The first thing you should consider is trying to “linearize” the system, and model it to counteract the forces of gravity. Most notably, when the arm is straight out, it will respond VASTLY differently than it will if it’s straight up. This makes it nearly impossible to set good gains, because the gains change significantly based on the position of the arm. PIDs are linear controllers, and the math just doesn’t handle non-linear changes well.

What we did for this was figuring out the max force applied when directed straight outward (highest static force), and save it as a value kArmFF. Then just add this to your PID’s output, like so.

armPower = /get PID output here/;
armPower += kArmFF*Math.cos(Math.toRadians(currentArmPos)

This is known as an “arbitrary feed forward”, and removes gravity from the equation. Note though, that your system may not agree perfectly with the math, so don’t worry if you have to fudge numbers a bit. Lowering the FF, or applying less FF when going down may be what your system needs to operate properly. We had to do this due to our system having a large FF, and the stickyness of our system meant gravity and small outputs for common PID changes often couldn’t force it back down otherwise.

If you want to see our code that has this, you can find it here:

Because of your system design, the arbitrary feed forward can be significantly more complex, and may need to account for the second arm tilted up (as well as roughly level), and possibly account for the the variable weight of the balls. It may be a bit tedious to calculate, but if you just add things piecemeal, figure out the min/max forces, and scale appropriately based on your angles, you should be able to get FeedForward motor outputs that hold the system stationary. This lets the PID’s error correction work properly, which will greatly the PID tuning process and minimize points where the PID behaves poorly.

Just having your PID and feed forward will probably be enough to let you hook it to the throttle. To do this, you just need to use some linear interpolation or math to convert -1-1 to 256-512. Pass this to a manual control setup, and you’re good.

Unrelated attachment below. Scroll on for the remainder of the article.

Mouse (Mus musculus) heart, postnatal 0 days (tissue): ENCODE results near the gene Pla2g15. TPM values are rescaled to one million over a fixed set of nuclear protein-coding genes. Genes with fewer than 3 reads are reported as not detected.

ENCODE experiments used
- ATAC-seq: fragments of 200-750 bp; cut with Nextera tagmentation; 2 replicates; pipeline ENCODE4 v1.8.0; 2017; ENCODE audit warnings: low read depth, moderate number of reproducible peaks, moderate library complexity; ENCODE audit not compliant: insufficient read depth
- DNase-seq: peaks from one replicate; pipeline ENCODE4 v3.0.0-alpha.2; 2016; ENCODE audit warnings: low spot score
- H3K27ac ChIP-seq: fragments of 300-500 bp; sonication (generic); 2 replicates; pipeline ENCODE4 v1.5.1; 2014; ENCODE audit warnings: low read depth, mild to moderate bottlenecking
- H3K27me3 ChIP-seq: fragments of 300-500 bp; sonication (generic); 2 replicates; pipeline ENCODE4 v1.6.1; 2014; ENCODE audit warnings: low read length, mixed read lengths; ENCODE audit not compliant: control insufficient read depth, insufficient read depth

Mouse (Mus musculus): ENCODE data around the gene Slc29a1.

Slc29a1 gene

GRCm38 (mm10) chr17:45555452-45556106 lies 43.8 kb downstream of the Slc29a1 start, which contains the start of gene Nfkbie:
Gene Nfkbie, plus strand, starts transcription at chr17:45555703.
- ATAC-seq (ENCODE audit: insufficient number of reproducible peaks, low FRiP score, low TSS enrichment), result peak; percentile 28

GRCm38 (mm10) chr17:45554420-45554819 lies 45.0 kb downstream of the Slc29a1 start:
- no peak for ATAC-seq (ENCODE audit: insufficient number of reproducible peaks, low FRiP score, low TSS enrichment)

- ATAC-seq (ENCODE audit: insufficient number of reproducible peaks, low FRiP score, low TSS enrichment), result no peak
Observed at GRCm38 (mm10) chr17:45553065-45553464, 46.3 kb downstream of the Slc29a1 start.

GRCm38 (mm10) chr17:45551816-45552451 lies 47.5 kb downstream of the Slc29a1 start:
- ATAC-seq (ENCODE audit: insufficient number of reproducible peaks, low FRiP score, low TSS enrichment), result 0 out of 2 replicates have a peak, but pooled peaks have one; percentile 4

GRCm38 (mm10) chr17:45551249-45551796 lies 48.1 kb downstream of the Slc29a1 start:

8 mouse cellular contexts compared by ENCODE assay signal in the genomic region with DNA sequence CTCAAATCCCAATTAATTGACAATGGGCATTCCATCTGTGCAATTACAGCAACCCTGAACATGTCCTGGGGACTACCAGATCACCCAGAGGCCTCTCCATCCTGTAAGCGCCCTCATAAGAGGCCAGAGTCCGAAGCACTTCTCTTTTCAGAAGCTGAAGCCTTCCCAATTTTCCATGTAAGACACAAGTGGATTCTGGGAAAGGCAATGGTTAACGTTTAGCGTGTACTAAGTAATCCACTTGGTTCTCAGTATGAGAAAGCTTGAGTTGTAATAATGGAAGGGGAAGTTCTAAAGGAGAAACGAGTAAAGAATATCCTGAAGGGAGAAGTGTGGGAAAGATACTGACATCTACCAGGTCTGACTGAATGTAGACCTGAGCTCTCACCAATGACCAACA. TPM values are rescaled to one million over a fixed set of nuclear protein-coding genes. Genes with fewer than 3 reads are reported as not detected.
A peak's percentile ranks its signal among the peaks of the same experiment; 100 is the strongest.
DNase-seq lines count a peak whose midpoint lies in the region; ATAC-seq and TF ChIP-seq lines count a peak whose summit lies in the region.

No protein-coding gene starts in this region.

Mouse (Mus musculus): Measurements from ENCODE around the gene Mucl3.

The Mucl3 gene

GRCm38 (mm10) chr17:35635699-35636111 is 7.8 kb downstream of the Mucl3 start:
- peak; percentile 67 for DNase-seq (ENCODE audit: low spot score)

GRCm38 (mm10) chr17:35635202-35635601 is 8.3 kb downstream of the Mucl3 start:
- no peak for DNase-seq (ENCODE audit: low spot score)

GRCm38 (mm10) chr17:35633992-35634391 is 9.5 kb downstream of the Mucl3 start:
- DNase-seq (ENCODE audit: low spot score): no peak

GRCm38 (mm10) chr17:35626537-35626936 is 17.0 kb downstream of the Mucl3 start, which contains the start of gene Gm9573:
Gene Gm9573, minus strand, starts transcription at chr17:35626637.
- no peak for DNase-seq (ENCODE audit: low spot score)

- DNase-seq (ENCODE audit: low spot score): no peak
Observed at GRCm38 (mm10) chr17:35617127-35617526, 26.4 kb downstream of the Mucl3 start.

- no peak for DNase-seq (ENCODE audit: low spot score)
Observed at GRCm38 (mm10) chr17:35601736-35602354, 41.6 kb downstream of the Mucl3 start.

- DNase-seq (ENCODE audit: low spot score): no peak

I can warn you of one “gotchya” we’ve seen. An unplugged controller generates an input of 0 on that axis. This will send the arm directly to a middle position, which tends to be extremely unsafe. I would recommend the arm command ignore input until the joystick input roughly matches the bot’s current position, after which you can have the arm follow the throttle.

For smooth motion in auto commands, a proper motion profiled PID loop is best. However, if this is proving out of reach, this you can simply rate-limit your setpoint using the SlewRateLimiter class. This will let you force the full setpoint change to occur over a specified number of seconds. This isn’t a great fix in general, and should be considered a stopgap solution: This demands sub-optimal performance, and it’s a headache maintaining the various slew rates and time profiles across multiple commands or sequences. It’s a good quick fix for one or two autos as week 1 competitions approach though.

If you’re still struggling to get a PID base class, I can point you to this one our team put together and make a lot of use of. It’s not perfect, but designed for quick PID setup, and has couple math tweaks to make sure it stays fairly stable when used without in motion profiles (notably in setpoint constraints and I-term wind-up prevention, and output ramping). Currently there’s no internal support for arbitrary feed forward, but you can just add it to the output and get the same results in almost all cases.

You want MotionMagic (NOT current closed loop), with probably an added Arbitrary FeedForward for your Arm.

I don’t have any VictorSPX’s to test, but I already quoted their documentation above where it says VictorSPX supports MotionMagic.

Note that there’s a FRC characterization tool and a matching WPILib feedforward object that can do the “hard” parts of this for you. You should still understand how they work before using them, however.


This topic was automatically closed 365 days after the last reply. New replies are no longer allowed.